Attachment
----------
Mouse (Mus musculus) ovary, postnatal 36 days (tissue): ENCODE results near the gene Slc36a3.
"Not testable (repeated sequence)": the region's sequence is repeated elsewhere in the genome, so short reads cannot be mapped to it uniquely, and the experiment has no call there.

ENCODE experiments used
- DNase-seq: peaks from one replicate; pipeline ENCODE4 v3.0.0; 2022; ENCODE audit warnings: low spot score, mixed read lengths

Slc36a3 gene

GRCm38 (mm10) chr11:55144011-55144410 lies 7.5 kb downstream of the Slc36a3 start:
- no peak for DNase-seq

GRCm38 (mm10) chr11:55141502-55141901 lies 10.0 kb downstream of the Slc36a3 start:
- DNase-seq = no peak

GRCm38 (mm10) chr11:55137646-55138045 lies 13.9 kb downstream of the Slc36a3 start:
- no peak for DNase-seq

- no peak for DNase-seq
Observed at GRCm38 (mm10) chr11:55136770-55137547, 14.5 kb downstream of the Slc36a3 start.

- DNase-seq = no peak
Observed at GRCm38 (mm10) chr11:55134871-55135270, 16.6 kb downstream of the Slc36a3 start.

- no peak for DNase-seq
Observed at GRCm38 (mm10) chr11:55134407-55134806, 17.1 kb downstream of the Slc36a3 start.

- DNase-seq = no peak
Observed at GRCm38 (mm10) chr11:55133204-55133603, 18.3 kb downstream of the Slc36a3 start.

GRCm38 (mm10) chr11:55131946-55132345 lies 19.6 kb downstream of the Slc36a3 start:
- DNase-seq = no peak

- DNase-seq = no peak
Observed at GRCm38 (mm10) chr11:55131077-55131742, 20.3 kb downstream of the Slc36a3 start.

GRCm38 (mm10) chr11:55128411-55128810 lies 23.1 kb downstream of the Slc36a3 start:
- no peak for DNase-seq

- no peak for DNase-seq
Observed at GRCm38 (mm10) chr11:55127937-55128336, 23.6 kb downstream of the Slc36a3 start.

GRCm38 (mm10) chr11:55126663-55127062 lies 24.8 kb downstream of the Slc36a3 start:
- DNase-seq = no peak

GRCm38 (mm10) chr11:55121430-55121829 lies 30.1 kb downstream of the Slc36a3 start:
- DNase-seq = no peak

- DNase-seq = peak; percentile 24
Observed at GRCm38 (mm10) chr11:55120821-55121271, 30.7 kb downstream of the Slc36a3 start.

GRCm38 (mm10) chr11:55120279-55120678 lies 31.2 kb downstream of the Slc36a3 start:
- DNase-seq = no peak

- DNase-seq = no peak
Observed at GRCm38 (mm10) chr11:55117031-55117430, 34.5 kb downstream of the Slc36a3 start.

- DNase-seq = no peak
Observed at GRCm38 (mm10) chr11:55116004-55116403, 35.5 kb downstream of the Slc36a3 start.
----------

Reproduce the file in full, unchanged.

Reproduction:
Mouse (Mus musculus) ovary, postnatal 36 days (tissue): ENCODE results near the gene Slc36a3.
"Not testable (repeated sequence)": the region's sequence is repeated elsewhere in the genome, so short reads cannot be mapped to it uniquely, and the experiment has no call there.

ENCODE experiments used
- DNase-seq: peaks from one replicate; pipeline ENCODE4 v3.0.0; 2022; ENCODE audit warnings: low spot score, mixed read lengths

Slc36a3 gene

GRCm38 (mm10) chr11:55144011-55144410 lies 7.5 kb downstream of the Slc36a3 start:
- no peak for DNase-seq

GRCm38 (mm10) chr11:55141502-55141901 lies 10.0 kb downstream of the Slc36a3 start:
- DNase-seq = no peak

GRCm38 (mm10) chr11:55137646-55138045 lies 13.9 kb downstream of the Slc36a3 start:
- no peak for DNase-seq

- no peak for DNase-seq
Observed at GRCm38 (mm10) chr11:55136770-55137547, 14.5 kb downstream of the Slc36a3 start.

- DNase-seq = no peak
Observed at GRCm38 (mm10) chr11:55134871-55135270, 16.6 kb downstream of the Slc36a3 start.

- no peak for DNase-seq
Observed at GRCm38 (mm10) chr11:55134407-55134806, 17.1 kb downstream of the Slc36a3 start.

- DNase-seq = no peak
Observed at GRCm38 (mm10) chr11:55133204-55133603, 18.3 kb downstream of the Slc36a3 start.

GRCm38 (mm10) chr11:55131946-55132345 lies 19.6 kb downstream of the Slc36a3 start:
- DNase-seq = no peak

- DNase-seq = no peak
Observed at GRCm38 (mm10) chr11:55131077-55131742, 20.3 kb downstream of the Slc36a3 start.

GRCm38 (mm10) chr11:55128411-55128810 lies 23.1 kb downstream of the Slc36a3 start:
- no peak for DNase-seq

- no peak for DNase-seq
Observed at GRCm38 (mm10) chr11:55127937-55128336, 23.6 kb downstream of the Slc36a3 start.

GRCm38 (mm10) chr11:55126663-55127062 lies 24.8 kb downstream of the Slc36a3 start:
- DNase-seq = no peak

GRCm38 (mm10) chr11:55121430-55121829 lies 30.1 kb downstream of the Slc36a3 start:
- DNase-seq = no peak

- DNase-seq = peak; percentile 24
Observed at GRCm38 (mm10) chr11:55120821-55121271, 30.7 kb downstream of the Slc36a3 start.

GRCm38 (mm10) chr11:55120279-55120678 lies 31.2 kb downstream of the Slc36a3 start:
- DNase-seq = no peak

- DNase-seq = no peak
Observed at GRCm38 (mm10) chr11:55117031-55117430, 34.5 kb downstream of the Slc36a3 start.

- DNase-seq = no peak
Observed at GRCm38 (mm10) chr11:55116004-55116403, 35.5 kb downstream of the Slc36a3 start.